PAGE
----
Architects Markus Dochantschi, Edwin Chan, and Channa Daswatte talk about transitioning from top firms to ones of their own.
For many young architects, working for an industry legend is a dream come true, notwithstanding the generally long hours, meager pay, and mundane tasks that stray far from actual design work. Still, those who persevere can find themselves shaping buildings that make history, albeit under someone else’s name.
Moving on from designing hero-scale architecture of international renown—in an office with not only the infrastructure to realize major projects but also the cachet to be considered for them—is not without risk. Can one successfully emerge from such a shadow without significant difficulty?
This topic originated in a conversation between myself and Edwin Chan, who received the Ordre des Arts et des Lettres in 2009 from France’s Ministry of Culture and Communication for designing the Louis Vuitton Foundation and the American Center in Paris, both of which Chan oversaw in his role as a design partner at Gehry Partners. The Hong Kong–born, Harvard-trained architect had worked there since 1986, long before Frank Gehry became world famous for designing the Guggenheim Bilbao. A sabbatical convinced Chan that to grow further, he needed to leave Gehry and establish his own practice. He did so in 2012 and named it EC3, for Empowering Cross-Disciplinary Collaborations.
While his firm is thriving, Chan spoke candidly about the messiness of his prolonged transition and its lingering tradeoffs, which include running an operation that he admits still “frankly underutilizes” his abilities. He wondered if other architects in his position felt the same way. So we asked around. Unsurprisingly, some quickly declined. But Markus Dochantschi, a former director at Zaha Hadid Architects, and Channa Daswatte, the final protégé of the late Geoffrey Bawa, agreed to talk.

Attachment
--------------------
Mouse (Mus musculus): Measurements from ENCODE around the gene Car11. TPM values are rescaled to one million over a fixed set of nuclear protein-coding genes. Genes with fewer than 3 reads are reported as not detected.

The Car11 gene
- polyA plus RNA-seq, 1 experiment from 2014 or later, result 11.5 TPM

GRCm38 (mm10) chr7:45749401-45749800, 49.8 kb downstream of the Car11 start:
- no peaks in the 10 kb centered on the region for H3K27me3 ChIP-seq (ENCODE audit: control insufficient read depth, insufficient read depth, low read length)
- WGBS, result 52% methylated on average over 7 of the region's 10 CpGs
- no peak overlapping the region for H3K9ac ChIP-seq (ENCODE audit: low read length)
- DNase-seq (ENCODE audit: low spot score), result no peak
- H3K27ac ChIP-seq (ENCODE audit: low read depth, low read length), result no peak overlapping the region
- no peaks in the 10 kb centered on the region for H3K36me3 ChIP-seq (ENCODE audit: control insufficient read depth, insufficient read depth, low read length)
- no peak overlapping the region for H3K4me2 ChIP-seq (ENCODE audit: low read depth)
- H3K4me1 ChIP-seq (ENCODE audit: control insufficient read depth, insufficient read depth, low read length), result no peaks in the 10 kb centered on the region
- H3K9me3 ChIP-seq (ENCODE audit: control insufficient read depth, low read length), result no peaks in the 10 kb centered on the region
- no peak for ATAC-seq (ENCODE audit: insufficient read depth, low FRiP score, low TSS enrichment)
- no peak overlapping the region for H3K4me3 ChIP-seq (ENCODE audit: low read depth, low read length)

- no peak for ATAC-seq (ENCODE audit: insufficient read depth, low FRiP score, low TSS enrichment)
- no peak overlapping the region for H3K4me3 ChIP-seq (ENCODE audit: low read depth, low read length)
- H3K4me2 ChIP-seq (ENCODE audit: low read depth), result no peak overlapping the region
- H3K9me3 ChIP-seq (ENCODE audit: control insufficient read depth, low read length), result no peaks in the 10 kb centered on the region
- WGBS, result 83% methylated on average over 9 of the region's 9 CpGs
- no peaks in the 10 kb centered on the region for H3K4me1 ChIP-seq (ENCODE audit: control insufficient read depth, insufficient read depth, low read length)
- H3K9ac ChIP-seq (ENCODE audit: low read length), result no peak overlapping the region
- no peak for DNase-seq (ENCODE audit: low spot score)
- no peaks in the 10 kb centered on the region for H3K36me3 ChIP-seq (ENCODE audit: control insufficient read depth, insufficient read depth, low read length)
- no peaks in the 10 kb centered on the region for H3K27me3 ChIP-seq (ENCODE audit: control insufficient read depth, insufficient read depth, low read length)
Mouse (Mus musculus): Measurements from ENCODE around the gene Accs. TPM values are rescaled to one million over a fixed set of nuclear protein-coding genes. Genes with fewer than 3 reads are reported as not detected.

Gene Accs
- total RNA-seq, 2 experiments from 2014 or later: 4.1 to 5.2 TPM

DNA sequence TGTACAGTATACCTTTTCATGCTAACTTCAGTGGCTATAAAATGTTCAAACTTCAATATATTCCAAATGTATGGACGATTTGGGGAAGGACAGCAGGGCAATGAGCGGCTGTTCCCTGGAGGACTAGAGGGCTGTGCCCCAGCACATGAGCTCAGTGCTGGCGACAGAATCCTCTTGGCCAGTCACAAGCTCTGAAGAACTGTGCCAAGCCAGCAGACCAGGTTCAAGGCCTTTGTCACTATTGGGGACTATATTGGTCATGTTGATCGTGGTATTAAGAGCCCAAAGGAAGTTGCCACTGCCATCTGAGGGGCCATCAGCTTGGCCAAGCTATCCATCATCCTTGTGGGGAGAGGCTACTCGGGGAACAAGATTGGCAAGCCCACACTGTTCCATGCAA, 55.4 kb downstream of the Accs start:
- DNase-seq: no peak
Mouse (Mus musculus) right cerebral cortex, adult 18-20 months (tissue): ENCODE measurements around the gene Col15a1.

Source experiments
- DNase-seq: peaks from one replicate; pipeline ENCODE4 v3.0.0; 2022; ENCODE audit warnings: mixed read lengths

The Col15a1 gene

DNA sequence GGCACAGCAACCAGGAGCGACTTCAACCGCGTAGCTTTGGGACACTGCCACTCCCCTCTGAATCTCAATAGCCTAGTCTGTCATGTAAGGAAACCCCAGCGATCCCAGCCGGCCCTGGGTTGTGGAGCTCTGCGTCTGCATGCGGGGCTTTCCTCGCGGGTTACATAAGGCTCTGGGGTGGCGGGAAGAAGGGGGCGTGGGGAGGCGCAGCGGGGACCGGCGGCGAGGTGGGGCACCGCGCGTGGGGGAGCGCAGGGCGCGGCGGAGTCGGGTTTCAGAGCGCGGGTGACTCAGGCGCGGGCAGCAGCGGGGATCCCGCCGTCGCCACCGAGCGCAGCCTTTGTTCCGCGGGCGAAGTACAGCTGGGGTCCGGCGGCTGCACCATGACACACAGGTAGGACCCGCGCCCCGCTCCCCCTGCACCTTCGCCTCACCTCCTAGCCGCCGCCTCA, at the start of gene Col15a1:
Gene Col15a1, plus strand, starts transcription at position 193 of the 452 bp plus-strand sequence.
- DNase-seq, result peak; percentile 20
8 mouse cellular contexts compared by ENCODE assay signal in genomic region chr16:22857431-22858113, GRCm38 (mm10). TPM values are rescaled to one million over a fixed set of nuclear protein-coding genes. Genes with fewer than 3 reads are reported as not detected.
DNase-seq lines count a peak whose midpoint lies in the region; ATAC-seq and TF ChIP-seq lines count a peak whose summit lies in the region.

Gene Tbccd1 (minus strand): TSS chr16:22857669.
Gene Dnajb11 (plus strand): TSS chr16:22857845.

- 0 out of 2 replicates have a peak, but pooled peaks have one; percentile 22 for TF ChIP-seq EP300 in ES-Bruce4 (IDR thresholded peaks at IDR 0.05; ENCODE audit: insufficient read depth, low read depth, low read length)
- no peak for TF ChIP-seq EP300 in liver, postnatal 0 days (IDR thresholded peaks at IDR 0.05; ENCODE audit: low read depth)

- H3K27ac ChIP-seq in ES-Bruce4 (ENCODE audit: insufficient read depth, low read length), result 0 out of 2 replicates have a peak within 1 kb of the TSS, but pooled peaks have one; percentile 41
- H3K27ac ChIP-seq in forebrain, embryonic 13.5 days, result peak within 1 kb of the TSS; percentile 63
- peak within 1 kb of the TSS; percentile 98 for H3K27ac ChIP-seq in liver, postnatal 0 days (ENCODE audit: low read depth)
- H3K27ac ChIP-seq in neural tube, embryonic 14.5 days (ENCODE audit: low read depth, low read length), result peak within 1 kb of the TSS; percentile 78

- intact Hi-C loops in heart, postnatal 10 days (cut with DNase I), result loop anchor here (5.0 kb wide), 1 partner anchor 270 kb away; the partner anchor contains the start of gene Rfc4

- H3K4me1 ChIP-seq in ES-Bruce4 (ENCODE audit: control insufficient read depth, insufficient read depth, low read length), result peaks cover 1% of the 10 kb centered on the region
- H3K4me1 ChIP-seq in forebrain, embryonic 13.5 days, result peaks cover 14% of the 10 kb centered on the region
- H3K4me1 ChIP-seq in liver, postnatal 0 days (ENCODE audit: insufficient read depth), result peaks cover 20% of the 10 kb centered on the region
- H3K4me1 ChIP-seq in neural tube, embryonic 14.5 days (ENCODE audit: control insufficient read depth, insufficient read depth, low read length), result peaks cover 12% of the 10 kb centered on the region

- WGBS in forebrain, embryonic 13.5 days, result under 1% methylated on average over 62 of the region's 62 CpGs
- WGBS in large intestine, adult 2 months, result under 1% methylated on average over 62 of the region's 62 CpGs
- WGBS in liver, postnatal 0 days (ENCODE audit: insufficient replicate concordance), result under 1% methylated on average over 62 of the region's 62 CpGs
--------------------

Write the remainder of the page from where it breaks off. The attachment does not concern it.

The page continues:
German-born Dochantschi joined Hadid’s London office in 1995 (and briefly served as her teaching assistant at the Yale School of Architecture), after working for Japanese architects Arata Isozaki and Fumihiko Maki. During his seven-year tenure as a director, Dochantschi contributed to commissions including the Bergisel Ski Jump and the Vista Master plan Singapore. He left in 2002 to open StudioMDA in New York City, where he has become known for reimagining the art gallery, particularly in Tribeca, where he has designed several of them.
Daswatte joined Bawa’s Sri Lanka office in 1991, working on seminal structures including the Kandalama Hotel, built directly into a colossal rock face in the equatorial island’s lush interior. He became the firm’s last partner two years before departing to establish MICD Associates, in 1999, with a fellow Bawa alumni, though he continued to complete work for the ailing Bawa until his death in 2003. Daswatte’s portfolio includes homes, educational institutions, and hotels. He has also undertaken restorations of signature Bawa properties such as the Bentota Beach Hotel, a template for how to build in the tropics, and serves as the chairperson of the Geoffrey Bawa Trust.